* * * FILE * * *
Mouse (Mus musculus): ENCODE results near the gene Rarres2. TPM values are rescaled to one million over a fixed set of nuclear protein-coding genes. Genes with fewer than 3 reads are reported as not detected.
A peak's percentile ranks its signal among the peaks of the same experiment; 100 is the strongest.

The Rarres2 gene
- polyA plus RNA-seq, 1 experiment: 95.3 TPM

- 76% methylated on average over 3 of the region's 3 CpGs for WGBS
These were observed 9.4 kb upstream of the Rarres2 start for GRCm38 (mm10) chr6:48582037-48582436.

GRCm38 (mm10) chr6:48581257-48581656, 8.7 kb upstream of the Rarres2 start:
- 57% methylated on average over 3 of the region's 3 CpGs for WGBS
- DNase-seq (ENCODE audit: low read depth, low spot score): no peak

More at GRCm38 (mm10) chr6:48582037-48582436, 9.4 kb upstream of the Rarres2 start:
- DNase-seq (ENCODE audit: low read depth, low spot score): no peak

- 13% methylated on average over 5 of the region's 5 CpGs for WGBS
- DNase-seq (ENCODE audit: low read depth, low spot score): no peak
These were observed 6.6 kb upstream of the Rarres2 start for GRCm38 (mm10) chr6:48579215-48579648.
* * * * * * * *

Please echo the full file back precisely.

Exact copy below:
Mouse (Mus musculus): ENCODE results near the gene Rarres2. TPM values are rescaled to one million over a fixed set of nuclear protein-coding genes. Genes with fewer than 3 reads are reported as not detected.
A peak's percentile ranks its signal among the peaks of the same experiment; 100 is the strongest.

The Rarres2 gene
- polyA plus RNA-seq, 1 experiment: 95.3 TPM

- 76% methylated on average over 3 of the region's 3 CpGs for WGBS
These were observed 9.4 kb upstream of the Rarres2 start for GRCm38 (mm10) chr6:48582037-48582436.

GRCm38 (mm10) chr6:48581257-48581656, 8.7 kb upstream of the Rarres2 start:
- 57% methylated on average over 3 of the region's 3 CpGs for WGBS
- DNase-seq (ENCODE audit: low read depth, low spot score): no peak

More at GRCm38 (mm10) chr6:48582037-48582436, 9.4 kb upstream of the Rarres2 start:
- DNase-seq (ENCODE audit: low read depth, low spot score): no peak

- 13% methylated on average over 5 of the region's 5 CpGs for WGBS
- DNase-seq (ENCODE audit: low read depth, low spot score): no peak
These were observed 6.6 kb upstream of the Rarres2 start for GRCm38 (mm10) chr6:48579215-48579648.